Day 3, Entry #8 with Andy Grace discussing Tuscaloosa tornado relief.
Having spent hours with the city planner and some of his deputies throughout this whole process, and having sat through more city council meetings than I care to recall, I can say the only thing that’s for sure about the rebuilding process is that it’s riddled with misinformation. Nearly everyone who lives in this town knows someone who knows someone who “can’t rebuild.” More often than not, it’s the city’s fault. Alberta’s not cleaned up? It’s the city’s fault. The Pawn Shop can’t come back on 15th? It’s the city’s fault.
I think before the storm–before my neighborhood was changed forever, before the roof was nearly sucked off our house, before we lost the 32 year old pecan tree in the backyard, before the homes just two blocks away got lifted up and carried across Forest Lake–I was mostly disinterested in city government, felt pretty sure that they didn’t care about the same things I cared about, and thought that special interests controlled our local politics the same way they control our national politics.
But the more I’ve gotten to know these folks and the more time I’ve watched them interact with the community, the more impressed I am with what they’ve been able to accomplish and the groundwork they’ve begun to lay for a more healthy and prosperous city. It’s ugly, yes. And some people cannot rebuild exactly what they owned exactly where it was. But if we allowed every single person to put back exactly what was there, we would have missed an opportunity to make this city work better.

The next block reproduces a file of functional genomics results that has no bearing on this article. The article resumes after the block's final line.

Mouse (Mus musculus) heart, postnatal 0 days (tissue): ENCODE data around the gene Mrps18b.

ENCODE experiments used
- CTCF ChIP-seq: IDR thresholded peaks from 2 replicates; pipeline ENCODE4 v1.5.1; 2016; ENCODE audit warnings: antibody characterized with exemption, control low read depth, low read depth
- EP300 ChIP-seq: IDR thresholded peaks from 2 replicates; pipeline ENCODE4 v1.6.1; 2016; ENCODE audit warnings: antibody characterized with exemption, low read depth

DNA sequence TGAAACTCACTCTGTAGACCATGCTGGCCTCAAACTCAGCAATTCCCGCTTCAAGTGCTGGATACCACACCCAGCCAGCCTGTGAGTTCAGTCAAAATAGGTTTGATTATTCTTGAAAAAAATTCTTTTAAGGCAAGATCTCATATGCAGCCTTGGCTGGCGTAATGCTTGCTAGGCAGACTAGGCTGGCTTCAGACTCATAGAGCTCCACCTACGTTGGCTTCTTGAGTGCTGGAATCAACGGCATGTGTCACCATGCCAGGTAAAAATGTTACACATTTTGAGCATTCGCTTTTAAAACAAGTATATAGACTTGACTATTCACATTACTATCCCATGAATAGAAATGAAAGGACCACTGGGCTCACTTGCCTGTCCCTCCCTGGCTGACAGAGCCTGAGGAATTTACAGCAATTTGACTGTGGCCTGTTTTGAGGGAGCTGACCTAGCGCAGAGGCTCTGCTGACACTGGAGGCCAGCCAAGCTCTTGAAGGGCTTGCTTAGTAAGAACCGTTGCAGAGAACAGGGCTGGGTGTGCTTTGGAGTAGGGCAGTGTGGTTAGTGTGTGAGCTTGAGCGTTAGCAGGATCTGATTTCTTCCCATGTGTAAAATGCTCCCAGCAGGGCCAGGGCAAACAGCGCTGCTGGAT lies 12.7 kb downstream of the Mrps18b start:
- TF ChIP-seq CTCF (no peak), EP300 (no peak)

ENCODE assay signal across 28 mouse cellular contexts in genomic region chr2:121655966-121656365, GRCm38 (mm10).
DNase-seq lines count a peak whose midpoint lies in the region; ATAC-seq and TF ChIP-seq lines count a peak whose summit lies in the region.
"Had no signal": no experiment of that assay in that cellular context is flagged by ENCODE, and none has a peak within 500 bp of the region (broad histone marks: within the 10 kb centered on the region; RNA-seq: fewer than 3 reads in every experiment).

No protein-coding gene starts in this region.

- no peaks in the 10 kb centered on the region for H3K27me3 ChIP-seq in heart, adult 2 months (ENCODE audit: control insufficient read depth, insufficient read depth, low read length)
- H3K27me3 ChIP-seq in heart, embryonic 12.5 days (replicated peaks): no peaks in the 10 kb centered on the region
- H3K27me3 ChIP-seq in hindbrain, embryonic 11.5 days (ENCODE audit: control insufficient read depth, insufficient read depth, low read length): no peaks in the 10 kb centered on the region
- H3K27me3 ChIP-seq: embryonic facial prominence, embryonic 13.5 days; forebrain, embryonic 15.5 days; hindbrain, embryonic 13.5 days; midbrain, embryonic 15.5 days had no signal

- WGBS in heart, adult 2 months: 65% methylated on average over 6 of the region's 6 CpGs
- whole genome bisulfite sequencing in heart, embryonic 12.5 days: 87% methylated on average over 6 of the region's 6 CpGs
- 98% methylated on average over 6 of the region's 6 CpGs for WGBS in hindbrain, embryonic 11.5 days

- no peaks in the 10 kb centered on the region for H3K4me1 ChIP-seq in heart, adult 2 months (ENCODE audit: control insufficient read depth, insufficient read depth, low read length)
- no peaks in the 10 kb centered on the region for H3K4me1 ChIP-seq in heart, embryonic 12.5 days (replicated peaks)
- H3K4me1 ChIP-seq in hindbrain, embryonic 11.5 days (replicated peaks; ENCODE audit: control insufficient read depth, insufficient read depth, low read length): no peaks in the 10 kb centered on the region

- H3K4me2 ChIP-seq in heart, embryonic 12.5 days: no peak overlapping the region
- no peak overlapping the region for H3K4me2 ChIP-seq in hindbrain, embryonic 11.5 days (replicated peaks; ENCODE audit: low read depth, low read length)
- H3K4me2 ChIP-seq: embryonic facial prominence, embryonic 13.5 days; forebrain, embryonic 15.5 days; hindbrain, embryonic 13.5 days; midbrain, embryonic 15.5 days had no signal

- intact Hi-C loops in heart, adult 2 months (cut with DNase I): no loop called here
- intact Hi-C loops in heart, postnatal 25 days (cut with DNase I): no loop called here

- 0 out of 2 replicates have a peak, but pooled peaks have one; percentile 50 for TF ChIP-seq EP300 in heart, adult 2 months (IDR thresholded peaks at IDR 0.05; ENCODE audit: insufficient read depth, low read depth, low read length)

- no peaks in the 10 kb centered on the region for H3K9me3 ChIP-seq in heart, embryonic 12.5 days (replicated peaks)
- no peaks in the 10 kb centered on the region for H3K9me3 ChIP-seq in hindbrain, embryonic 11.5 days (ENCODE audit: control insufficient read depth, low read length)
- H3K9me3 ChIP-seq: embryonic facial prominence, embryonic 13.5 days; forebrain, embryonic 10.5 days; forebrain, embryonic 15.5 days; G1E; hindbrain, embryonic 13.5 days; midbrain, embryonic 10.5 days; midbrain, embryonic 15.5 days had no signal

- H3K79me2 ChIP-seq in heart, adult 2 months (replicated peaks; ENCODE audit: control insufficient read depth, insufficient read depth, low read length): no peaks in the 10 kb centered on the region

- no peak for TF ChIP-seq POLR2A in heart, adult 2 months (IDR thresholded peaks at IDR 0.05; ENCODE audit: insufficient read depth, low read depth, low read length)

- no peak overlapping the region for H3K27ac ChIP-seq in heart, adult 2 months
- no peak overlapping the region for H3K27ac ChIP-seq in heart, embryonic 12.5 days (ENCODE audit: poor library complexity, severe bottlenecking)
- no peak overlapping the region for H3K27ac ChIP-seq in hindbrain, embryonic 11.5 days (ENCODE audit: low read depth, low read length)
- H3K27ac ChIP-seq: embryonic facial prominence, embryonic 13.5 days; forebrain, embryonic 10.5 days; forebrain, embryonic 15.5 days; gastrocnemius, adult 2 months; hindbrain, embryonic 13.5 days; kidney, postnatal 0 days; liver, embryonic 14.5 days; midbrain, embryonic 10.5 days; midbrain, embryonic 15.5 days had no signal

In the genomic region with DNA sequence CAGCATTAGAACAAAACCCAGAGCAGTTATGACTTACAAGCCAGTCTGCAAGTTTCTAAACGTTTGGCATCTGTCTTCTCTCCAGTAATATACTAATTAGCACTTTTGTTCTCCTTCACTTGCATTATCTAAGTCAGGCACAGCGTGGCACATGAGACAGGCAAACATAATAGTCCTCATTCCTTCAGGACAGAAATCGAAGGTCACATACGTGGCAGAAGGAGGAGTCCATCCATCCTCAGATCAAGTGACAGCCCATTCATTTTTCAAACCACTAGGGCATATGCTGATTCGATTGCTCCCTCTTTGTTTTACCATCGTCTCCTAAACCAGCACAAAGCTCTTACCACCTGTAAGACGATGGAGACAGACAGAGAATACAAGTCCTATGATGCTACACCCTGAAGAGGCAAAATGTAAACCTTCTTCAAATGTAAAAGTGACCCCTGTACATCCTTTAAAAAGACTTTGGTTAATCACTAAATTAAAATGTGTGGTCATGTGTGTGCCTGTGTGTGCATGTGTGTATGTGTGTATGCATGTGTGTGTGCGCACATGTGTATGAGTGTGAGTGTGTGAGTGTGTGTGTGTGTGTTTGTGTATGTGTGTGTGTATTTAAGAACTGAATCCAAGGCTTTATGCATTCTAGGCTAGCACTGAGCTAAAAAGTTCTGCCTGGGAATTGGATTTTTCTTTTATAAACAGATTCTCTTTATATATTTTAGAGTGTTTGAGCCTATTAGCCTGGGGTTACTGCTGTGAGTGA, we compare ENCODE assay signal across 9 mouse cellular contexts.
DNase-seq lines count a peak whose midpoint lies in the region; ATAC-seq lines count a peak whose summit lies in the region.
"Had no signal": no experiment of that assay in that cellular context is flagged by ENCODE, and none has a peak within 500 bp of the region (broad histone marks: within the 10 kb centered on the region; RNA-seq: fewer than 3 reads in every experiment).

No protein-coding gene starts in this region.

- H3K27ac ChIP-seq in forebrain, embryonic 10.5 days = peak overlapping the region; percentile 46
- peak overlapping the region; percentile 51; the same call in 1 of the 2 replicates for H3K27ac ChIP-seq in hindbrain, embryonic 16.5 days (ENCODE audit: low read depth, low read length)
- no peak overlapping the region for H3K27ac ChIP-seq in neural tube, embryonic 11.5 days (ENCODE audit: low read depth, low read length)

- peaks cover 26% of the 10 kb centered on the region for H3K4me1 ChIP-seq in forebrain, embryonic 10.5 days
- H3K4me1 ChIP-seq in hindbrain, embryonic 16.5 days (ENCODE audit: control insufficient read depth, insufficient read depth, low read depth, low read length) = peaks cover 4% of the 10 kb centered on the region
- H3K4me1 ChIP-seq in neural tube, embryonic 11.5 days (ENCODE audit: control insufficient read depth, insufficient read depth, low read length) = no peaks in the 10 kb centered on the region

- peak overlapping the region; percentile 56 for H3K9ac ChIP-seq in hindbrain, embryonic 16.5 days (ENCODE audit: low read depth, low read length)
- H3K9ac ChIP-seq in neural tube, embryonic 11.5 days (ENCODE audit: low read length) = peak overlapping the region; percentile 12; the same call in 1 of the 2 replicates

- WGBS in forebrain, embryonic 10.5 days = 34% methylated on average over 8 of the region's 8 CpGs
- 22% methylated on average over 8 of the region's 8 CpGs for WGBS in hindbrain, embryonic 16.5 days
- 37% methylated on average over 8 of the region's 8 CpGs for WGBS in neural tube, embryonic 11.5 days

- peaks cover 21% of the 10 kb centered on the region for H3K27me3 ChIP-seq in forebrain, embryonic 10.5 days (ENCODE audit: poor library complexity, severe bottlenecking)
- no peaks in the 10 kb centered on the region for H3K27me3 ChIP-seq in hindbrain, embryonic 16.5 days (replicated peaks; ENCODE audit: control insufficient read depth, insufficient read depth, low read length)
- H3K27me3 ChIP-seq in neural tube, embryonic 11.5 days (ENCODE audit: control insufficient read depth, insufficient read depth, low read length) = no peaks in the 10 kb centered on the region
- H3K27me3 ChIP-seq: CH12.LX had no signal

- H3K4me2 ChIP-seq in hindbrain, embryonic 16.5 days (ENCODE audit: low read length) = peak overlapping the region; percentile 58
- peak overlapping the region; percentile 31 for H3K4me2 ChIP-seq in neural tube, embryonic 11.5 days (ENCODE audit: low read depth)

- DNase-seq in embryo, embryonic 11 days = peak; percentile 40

15th and McFarland, just about five blocks from my house, was still operating under zoning and code restrictions first written in 1973. Lots of the older buildings had been grandfathered in as subtle things changed, but the result was a congested, ugly, soulless mess. That’s not a knock against the hardworking business owners who poured their heart and soul into those places. But lets just be categorically honest here–15th and McFarland was an awful looking place that didn’t work very well. Why would the city want to go back to that in the name of rebuilding quickly?
I’m disheartened by the pace of the redevelopment and I share the frustration that a lot of folks feel about how slow things are coming back. But this was a nasty blow the city took, and it’s not going to get rebuilt overnight. My observation in the past 9 months when I see angry business owners or confused homeowners, or hear someone snicker at the mayor like he’s either a naive kid or full of shit, is that mostly what we’re upset about is the storm. But you can’t blame the storm. It’s just wind, and it moves on. It’s got no agenda, no reason, no history. It’s a weather pattern. But a city–you can blame that. A government? You can blame that.